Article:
(FOX 11) - Robert Bassing, 91, is a veteran Hollywood writer. He's penned episodes for teleivion shows from the 1950s through the 70's, including "The Alcoa Hour," "Ford Theater" and "My Three Sons."
Bassing's knees aren't what they used to be, but he says his brain is working just fine. He's considering suing the Motion Picture Academy for discrimination -- claiming it is pushing older members to the side to make room for others that can make the Academy more diverse.
"The old white men my age, we are the people who fought for civil rights," Bassing said. "That was that generation. We were the people fighting for civil rights and diversity long before these people ever heard of it."
You'll remember the controversy after the last Oscars over the lack of diversity in its nominations. For a second year in a row, there were no people of color among the acting nominees.
After that controversy, the Academy made a series of changes, including limiting a member’s lifetime voting rights to ten years unless they continue working in the business.
For 58 years, Bassing has been a voting member of the Academy. When he raised the question of his status, the Academy sent him a letter informing him he could be an "emeritus" member if he qualified.
"Emeritus" member means he wouldn't vote. For him, those are fighting words.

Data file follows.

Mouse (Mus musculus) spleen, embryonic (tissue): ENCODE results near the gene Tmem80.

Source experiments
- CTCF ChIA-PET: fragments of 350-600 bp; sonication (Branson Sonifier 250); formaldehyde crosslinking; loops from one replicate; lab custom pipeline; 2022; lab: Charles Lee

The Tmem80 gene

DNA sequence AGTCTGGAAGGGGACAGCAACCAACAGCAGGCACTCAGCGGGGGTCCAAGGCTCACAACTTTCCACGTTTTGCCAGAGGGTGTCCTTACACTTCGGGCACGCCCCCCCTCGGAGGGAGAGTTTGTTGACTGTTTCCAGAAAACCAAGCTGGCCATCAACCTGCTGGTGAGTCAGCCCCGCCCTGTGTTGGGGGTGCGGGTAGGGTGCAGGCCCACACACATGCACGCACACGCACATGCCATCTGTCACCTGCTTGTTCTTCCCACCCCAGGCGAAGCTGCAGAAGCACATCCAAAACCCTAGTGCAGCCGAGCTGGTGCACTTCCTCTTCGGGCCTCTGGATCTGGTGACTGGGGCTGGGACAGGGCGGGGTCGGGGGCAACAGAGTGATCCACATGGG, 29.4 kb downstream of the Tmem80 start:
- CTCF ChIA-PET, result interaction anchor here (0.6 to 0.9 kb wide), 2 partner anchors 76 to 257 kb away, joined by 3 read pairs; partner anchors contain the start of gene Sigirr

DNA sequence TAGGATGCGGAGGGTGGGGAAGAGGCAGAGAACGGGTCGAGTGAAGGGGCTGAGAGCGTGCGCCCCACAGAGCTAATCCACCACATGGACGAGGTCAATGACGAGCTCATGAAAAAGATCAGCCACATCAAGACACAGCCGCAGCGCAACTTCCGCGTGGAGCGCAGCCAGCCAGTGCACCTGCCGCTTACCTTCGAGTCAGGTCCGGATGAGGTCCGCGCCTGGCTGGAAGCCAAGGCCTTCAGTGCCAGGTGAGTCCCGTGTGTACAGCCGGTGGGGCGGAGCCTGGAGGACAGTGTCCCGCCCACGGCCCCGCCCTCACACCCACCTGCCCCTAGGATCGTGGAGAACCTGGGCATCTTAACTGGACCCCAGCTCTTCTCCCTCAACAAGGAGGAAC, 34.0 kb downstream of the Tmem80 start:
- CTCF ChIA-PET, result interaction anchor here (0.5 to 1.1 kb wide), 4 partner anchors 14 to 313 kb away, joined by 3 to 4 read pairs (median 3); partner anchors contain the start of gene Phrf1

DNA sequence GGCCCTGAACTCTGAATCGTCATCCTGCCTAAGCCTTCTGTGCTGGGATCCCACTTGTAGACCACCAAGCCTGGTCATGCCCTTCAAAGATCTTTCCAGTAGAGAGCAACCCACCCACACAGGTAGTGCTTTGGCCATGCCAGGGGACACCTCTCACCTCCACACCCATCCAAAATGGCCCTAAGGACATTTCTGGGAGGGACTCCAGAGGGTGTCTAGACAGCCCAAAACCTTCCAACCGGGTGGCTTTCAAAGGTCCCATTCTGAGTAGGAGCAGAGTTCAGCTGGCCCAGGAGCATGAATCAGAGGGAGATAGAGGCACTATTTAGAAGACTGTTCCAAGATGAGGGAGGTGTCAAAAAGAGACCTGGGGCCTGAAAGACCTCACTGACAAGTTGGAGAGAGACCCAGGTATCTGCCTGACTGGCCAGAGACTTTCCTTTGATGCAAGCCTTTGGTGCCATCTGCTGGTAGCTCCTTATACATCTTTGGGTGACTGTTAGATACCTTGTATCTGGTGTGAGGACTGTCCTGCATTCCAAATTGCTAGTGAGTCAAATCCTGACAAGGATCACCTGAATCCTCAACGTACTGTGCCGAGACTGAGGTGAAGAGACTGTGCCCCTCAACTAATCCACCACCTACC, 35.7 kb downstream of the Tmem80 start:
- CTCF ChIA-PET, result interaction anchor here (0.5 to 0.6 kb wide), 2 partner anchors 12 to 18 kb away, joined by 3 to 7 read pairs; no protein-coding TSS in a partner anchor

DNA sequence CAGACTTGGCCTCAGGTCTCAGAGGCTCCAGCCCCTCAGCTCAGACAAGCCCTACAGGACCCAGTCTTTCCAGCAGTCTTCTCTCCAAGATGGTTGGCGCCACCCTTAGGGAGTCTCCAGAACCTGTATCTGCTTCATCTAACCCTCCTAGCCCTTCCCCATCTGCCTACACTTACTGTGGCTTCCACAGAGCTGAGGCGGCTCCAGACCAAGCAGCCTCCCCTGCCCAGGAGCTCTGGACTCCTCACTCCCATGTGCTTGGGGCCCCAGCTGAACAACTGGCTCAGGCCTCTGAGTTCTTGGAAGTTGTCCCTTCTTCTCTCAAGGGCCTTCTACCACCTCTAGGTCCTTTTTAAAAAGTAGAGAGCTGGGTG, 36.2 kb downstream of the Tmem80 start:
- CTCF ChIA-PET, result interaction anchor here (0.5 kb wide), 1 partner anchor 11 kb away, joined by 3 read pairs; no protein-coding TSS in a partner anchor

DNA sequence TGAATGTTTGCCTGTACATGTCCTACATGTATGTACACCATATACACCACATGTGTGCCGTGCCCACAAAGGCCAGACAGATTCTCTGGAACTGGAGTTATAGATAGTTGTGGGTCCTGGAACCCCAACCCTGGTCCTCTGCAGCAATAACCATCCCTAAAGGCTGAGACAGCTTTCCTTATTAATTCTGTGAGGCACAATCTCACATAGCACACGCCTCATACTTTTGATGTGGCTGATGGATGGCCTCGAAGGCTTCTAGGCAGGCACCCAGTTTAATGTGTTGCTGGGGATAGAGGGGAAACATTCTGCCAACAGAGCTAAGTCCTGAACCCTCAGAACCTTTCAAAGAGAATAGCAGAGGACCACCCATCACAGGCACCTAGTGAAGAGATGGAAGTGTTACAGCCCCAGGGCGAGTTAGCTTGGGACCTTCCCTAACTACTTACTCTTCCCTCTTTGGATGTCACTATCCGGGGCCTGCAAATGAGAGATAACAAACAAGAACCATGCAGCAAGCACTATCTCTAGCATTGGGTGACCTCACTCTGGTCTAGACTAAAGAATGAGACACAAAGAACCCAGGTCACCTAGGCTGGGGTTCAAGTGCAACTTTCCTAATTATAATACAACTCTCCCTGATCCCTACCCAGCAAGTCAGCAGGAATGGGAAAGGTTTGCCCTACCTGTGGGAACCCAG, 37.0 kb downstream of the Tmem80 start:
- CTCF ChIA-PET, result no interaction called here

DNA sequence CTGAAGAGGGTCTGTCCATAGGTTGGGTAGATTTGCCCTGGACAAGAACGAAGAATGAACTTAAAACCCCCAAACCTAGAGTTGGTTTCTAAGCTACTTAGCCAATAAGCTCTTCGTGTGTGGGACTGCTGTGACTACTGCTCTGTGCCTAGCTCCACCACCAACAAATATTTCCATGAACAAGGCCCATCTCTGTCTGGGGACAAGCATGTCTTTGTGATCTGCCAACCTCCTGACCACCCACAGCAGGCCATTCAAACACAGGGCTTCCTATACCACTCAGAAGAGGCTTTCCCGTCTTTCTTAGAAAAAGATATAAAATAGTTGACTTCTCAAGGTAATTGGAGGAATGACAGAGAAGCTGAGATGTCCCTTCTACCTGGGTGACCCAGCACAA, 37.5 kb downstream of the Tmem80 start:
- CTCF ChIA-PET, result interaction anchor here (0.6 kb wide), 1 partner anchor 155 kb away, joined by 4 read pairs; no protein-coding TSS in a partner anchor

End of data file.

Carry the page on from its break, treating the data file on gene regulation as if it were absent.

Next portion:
"The beef is they want to disenfranchise me," he said.
But this is a man who believes he's earned a right to choose his membership status and doesn't want to be pushed out because he's "old and white," as he puts it.
"I can become emeritus. I've been thinking about it, but I'd like it to be my choice," Bassing added.
This summer, the Academy sent out more than 600 new member invites. Among those joining the Academy voting membership this year are some who are older.
The Academy provided this statement to FOX11:
"The Academy is proud to lead the change we must see across the industry. Our members are all active, working professionals who embody the high standards of excellence in the motion picture arts and sciences. Age is irrelevant; what matters is the work he or she has contributed to our industry. This is reflected in our new member class which represents filmmakers and artists ranging in age from 24 to 91."
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